The introduction problematises sexuality in the field of hip-hop by pointing out that as a form of popular music not only is hip-hop predominantly heteronormative in content, it also carries the burden of representing a unified notion of blackness that mandates the behavioural congruence between masculinity and heterosexuality for black men. Unlike music genres where neither disclosure of homosexuality nor same-sex themed lyrics is detrimental to an artist’s career, hip-hop is yet to embrace rappers who romanticise same-sex love or protest against homophobic rap icons. In response, this book aims to demonstrate, by analysing the stories and songs of several out black rappers, how combining masculinity and homosexuality in music brings about a unique form of power that challenges the very root of hetero-patriarchy.
- Biddle, Ian, and Freya Jarman-Ivens. “Introduction: Oh Boy! Making Masculinity in Popular Music.” In Oh Boy! Masculinities and Popular Music, by Freya Jarman-Ivens (ed.), 1–20. New York: Routledge, 2007.Google Scholar
- Butler, Paul. “Much Respect: Toward a Hip Hop Theory of Punishment.” Stanford Law Review, Vol. 56, No. 5, 2004: pp. 983–1016.Google Scholar
- Cheney, Charise L. Brothers Gonna Work It Out: Sexual Politics in the Golden Age of Rap Nationalism. New York: New York University Press, 2005.Google Scholar
- Collins, Patricia Hill. From Black Power to Hip Hop: Racism, Nationalism, and Feminism. Philadelphia: Temple University Press, 2006.Google Scholar
- Ferguson, Roderick A. Aberrations in Black: Toward a Queer of Colour Critique. Minneapolis and London: University of Minnesota Press, 2004.Google Scholar
- Foucault, Michel. The History of Sexuality, Volume 1, the Will to Knowledge (Translated by Robert Hurley). London: Penguin Books, 1979 (1990).Google Scholar
- Frith, Simon. “Words and Music: Why Do Songs Have Words?” In Lost in Music: Culture, Style and the Musical Event, by Avron Levine White (ed.), 77–106. London and New York: Routledge and Kegan Paul, 1987.Google Scholar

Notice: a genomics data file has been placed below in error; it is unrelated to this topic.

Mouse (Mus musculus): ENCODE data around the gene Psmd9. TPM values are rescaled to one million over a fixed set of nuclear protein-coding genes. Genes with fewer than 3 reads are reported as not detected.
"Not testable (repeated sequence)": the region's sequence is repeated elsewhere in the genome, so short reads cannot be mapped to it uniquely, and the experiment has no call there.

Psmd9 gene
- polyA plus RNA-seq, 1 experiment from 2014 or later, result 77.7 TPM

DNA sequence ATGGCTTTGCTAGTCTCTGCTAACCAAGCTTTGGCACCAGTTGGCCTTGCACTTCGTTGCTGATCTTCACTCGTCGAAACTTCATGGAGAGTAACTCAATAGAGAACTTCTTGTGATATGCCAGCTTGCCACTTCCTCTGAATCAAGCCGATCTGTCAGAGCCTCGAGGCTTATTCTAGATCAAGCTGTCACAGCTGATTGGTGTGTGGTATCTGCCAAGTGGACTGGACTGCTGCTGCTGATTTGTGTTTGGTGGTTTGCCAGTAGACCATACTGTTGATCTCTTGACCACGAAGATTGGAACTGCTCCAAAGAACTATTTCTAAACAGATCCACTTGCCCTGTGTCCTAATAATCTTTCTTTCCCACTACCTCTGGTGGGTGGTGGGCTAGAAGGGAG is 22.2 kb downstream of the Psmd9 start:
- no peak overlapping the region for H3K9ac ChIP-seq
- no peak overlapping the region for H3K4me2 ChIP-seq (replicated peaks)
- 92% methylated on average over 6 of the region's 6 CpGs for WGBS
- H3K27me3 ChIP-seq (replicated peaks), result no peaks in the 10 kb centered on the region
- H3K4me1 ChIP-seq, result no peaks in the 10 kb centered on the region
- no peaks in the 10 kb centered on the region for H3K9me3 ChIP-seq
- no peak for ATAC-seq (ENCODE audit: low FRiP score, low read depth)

- Hanisch, Carol. “The Personal Is Political.” In Notes from the Second Year: Women’s Liberation: Major Writings of the Radical Feminists, by Shulamith Firestone, and Anne Koedt (eds.). New York: Radical Feminism, 1970.Google Scholar
- Hess, Mickey. Is Hip Hop Dead? The Past, the Present, and the Future of America’s Most Wanted Music. Westport, CT: Praeger, 2007.Google Scholar
- Hubbs, Nadine. Queer composition of America’s Sound. Berkeley: University of California Press, 2004.Google Scholar
- Johansson, Moa. Werkin’ Girls—A Critical Viewing of Femininity Construction in Contemporary Rap. Unpublished Thesis, Södertörn University, 2013.Google Scholar
- Kim, Daniel Y. Writing Manhood in Black and Yellow. Stanford, CA: Stanford University Press, 2005.Google Scholar
- LaBoskey, Sara. “Getting Off: Portrayals in Hip Hop Dance in Film.” Dance Research Journal, Vol. 33, No. 2, Social and Popular Dance, 2001: pp. 112–120.Google Scholar
- Levine, Nick. “Chuck D: ‘Ocean’s Sexuality Statement Is No Hip-Hop First’.” In NME (July 7, 2012). From https://www.nme.com/news/music/frank-ocean-118-1269812#YGim0isJJ3rvgdLI.99. Retrieved 17/06/2014.
- Lynskey, Dorian. “Mykki Blanco: ‘I Didn’t Want to Be a Rapper. I Wanted to be Yoko Ono.” In The Guardian (September 15, 2016). From https://www.theguardian.com/music/2016/sep/15/mykki-blanco-i-didnt-want-to-be-a-rapper-i-wanted-to-be-yoko-ono. Retrieved 09/07/2017.
- McClary, Susan. Feminine Endings: Music, Gender, and Sexuality. Minneapolis: University of Minnesota Press, 1991.Google Scholar
- Ogbar, Jeffery Ogbonna Green. Hip-Hop Revolution: The Culture and Politics of Rap. Lawrence: University Press of Kansas, 2007.Google Scholar
- Pough, Gwendolyn D. Check It While I Wreck It: Black Womanhood, Hip-Hop Culture, and the Public Sphere. Boston: Northeastern University Press, 2004.Google Scholar
- Richardson, Jeanita W., and Kim A. Scott. “Rap Music and Its Violent Progeny: America’s Culture of Violence in Context.” The Journal of Negro Education, Vol. 71, No. 3, Juvenile Justice: Children of Colour in the United States, 2002: pp. 175–192.Google Scholar
- Richardson, Riché. Black Masculinity and the U.S. South: From Uncle Tom to Gangsta. Athens and London: The University of Georgia Press, 2007.Google Scholar
- Sedgwick, Eve Kosofsky. The Epistemology of the Closet. Berkeley: University of California Press, 1990.Google Scholar
- Whiteley, Sheila, and Jennifer Rycenga (eds.). Queering the Popular Pitch. Routledge, 2006.Google Scholar